HISPID - the fashion company helping to fight gender inequality across the world
PUBLISHED: 13:42 07 April 2015 | UPDATED: 13:42 07 April 2015
A fashion business launched in Macclesfield is helping to transform lives in poverty-stricken areas of Pakistan
To fashion-conscious shoppers in Cheshire they are a stylish accessory but to a group of women in Pakistan they are a route out of poverty. The silk scarves they make in their homes in the slums on the outskirts of Islamabad not only bring in money and raise aspirations, but give the women a real sense of pride.
Although it was launched just a few months ago, the business is already making a huge difference to the lives of the women making the scarves and to their families.
The company was created by two men from Macclesfield who drew on their home town’s long association with silk to help people in need in another important staging post on the Silk Road.
Dave Chorlton launched the company last year after he spent time working for a charity in Pakistan as he studied for a masters degree in development studies with the Open University. ‘My sister Helen works for the Foreign Office and had a placement in Pakistan for 18 months and I went out to visit her in the summer of 2013,’ he said.
‘I went for an internship with the Pakistan Poverty Alleviation Fund and saw the ins and outs of a charity in those circumstances. It was very rewarding. For about a year after I carried on with my masters but I always planned to go back to Pakistan when I finished.
‘About a year ago I was really engaged in modules about business ethics which concerned clothing and sweat shops. As well as the ethical clothing side I was very interested in the development but not having any expertise in these areas, the idea just gradually evolved in the back of my mind.
‘One evening I texted a few friends in Pakistan about the idea of starting some form of ethical clothing company. The message came back that they were keen and thought it was feasible so I just went into it head first. At first I wasn’t even sure what products we were going to make but Pakistan is great for silks, cottons and fabrics so we started small with silk scarves.’
Dave, and friend Sam Edwards who joined the business shortly after its inception, sent money to contacts he had made in his time in Pakistan for them to buy the raw materials. The silks and cottons were then taken to Nazia and Magdalein, to women in Rawlpindi near the capital Islamabad, who were asked to make scarves and who were paid up front.
‘Our payment for Nazia’s family food and the work gave her a great sense of pride and that’s one thing we want to focus on, we’re not just giving people money, they are earning it,’ Dave said.
‘A lot of our artisans have told us that they want to support their children and we want to provide regular work for a small group, not little bits of work now and then with a large group. A lot of the women know each other and word is getting around now – people are starting to ask to work with us.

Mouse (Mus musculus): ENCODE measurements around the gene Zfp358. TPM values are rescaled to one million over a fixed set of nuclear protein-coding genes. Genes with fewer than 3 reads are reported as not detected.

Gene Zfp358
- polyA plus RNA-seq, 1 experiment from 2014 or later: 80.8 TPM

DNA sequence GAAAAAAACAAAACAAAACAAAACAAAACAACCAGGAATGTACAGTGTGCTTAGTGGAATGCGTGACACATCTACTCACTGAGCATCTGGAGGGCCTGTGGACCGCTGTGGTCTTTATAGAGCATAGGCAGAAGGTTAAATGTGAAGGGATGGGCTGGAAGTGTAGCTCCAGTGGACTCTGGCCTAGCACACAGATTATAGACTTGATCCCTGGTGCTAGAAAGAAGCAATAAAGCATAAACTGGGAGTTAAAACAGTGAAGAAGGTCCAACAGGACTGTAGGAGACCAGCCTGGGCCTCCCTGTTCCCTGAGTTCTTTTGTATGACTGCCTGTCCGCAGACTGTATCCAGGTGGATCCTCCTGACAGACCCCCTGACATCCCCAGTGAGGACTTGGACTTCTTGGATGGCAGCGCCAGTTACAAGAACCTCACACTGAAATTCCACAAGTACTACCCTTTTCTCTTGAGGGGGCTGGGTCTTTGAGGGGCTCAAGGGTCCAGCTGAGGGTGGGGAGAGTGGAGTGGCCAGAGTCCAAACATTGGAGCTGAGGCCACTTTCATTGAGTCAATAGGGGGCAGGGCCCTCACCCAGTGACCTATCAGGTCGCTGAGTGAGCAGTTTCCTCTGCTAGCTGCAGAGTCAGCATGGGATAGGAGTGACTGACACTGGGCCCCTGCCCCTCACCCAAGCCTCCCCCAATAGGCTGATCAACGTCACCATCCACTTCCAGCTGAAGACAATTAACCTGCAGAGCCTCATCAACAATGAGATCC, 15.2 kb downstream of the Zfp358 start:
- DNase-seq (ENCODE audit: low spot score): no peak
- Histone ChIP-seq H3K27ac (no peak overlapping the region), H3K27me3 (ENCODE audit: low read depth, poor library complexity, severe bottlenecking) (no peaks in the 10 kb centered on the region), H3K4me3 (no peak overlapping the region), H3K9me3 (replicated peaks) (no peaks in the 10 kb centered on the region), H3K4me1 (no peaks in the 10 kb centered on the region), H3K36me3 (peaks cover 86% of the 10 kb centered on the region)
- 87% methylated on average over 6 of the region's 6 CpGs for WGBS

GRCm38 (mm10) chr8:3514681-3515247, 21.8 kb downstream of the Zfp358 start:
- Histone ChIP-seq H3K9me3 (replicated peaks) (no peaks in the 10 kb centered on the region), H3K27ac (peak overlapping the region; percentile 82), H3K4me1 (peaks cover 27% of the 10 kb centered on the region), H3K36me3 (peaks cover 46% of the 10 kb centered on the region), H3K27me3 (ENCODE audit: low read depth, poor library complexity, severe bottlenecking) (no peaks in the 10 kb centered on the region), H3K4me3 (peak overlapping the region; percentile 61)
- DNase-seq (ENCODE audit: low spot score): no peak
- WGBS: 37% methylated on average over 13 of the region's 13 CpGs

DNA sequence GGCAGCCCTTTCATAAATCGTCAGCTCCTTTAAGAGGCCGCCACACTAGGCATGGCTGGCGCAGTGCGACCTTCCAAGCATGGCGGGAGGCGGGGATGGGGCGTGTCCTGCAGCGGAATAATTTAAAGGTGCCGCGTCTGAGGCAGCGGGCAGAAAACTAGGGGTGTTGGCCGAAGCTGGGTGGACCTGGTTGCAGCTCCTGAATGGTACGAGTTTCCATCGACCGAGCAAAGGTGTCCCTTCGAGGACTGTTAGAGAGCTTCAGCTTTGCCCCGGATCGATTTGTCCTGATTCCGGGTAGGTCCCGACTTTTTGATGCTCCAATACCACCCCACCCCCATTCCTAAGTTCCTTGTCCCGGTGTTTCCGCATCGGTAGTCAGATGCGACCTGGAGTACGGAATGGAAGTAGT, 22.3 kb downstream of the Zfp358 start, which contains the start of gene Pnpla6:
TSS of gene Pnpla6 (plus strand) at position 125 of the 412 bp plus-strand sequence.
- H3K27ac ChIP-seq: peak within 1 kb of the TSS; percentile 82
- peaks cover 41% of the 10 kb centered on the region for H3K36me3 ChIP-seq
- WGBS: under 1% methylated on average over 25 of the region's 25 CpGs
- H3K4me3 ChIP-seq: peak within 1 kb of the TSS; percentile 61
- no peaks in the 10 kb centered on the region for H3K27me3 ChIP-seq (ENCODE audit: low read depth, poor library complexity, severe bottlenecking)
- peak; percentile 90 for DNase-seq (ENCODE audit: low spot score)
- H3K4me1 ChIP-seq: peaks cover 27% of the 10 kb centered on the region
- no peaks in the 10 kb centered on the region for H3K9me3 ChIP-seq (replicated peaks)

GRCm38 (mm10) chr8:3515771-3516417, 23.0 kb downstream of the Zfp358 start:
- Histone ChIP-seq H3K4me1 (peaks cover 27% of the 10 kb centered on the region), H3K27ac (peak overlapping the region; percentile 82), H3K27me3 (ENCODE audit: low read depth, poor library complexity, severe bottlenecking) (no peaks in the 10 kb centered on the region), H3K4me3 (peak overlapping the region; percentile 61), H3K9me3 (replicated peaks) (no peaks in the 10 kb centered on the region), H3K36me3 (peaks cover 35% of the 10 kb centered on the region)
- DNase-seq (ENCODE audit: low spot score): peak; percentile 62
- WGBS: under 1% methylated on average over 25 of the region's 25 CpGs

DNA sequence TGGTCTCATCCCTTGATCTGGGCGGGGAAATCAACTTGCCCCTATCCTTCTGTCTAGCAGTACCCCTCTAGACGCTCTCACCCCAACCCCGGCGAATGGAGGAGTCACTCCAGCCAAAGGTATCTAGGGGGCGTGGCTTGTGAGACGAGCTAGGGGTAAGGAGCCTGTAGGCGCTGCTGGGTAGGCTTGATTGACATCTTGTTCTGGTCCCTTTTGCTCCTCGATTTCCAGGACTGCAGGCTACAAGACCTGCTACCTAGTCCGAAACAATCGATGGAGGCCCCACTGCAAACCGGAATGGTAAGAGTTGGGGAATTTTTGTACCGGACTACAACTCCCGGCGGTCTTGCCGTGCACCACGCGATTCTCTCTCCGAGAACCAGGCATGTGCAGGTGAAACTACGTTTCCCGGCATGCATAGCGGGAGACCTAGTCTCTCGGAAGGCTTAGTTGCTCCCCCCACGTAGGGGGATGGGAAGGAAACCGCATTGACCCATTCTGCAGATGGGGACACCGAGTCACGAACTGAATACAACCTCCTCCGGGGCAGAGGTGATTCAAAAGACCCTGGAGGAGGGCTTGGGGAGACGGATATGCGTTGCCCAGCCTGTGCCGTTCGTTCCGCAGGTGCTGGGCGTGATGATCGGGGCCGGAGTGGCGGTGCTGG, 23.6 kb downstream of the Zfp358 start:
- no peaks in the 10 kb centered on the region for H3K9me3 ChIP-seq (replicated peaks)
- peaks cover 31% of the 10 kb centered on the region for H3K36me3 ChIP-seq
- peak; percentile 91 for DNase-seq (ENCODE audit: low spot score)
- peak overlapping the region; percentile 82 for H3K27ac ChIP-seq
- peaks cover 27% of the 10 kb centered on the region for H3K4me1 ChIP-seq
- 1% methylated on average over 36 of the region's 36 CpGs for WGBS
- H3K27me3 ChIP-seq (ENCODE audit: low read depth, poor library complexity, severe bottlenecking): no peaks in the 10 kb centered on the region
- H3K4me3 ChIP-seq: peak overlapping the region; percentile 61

‘We now have ten women and a couple of men on our books, although we do try to work with women particularly, and the women are paid equally to improve equality out there. We help people who need work. We work on an ad hoc basis, there’s no factory, set hours or deadlines.’
The scarves have been for sale for about six months now on the Hispid website – the name comes from a breed of endangered Asian hare – and this promises to be a big year for the brand. The company was given a boost when the actress Linda Robson wore one of their scarves on ITV’s Loose Women and Dave and Sam now have other famous names in their sights.
Dave added: ‘We are working with Sophie Anderton on a range of kaftans and we are looking to make leather bags with Kelly Simpkin.
‘They will be higher end products which we hope to get into boutiques. We are now working with a factory in Lahore, a very small ethical factory and with a fashion designer in Pakistan.
‘We are looking to have some products made professionally but which also incorporate our artisans – a bag made by a professional tailor which features a small embroidered piece they have made, for instance. They will be made to a high standard but will still help people who need help by giving them some work.
‘I feel the scarves will become a small part of our range. We will take our time with it but ideally in a year I would like to be providing work for twenty people on a regular basis.
‘This will be a huge year for us, it has grown very fast and now we need to focus on the next stage. The more we sell, the more work we can give people in Pakistan and if we do manage to get some of our products in boutiques, that would really help.
‘Hopefully the company can start making a good level of money which we can invest. It’s very important for us to work with charities and to learn from them.
‘The whole point of starting the project was to make money which we could invest back into projects in Pakistan. We are hoping to finalise wholesale and boutiques deals very soon and then we can take the project to the next level.’
To see the scarves and find out more, go to hispid.co.uk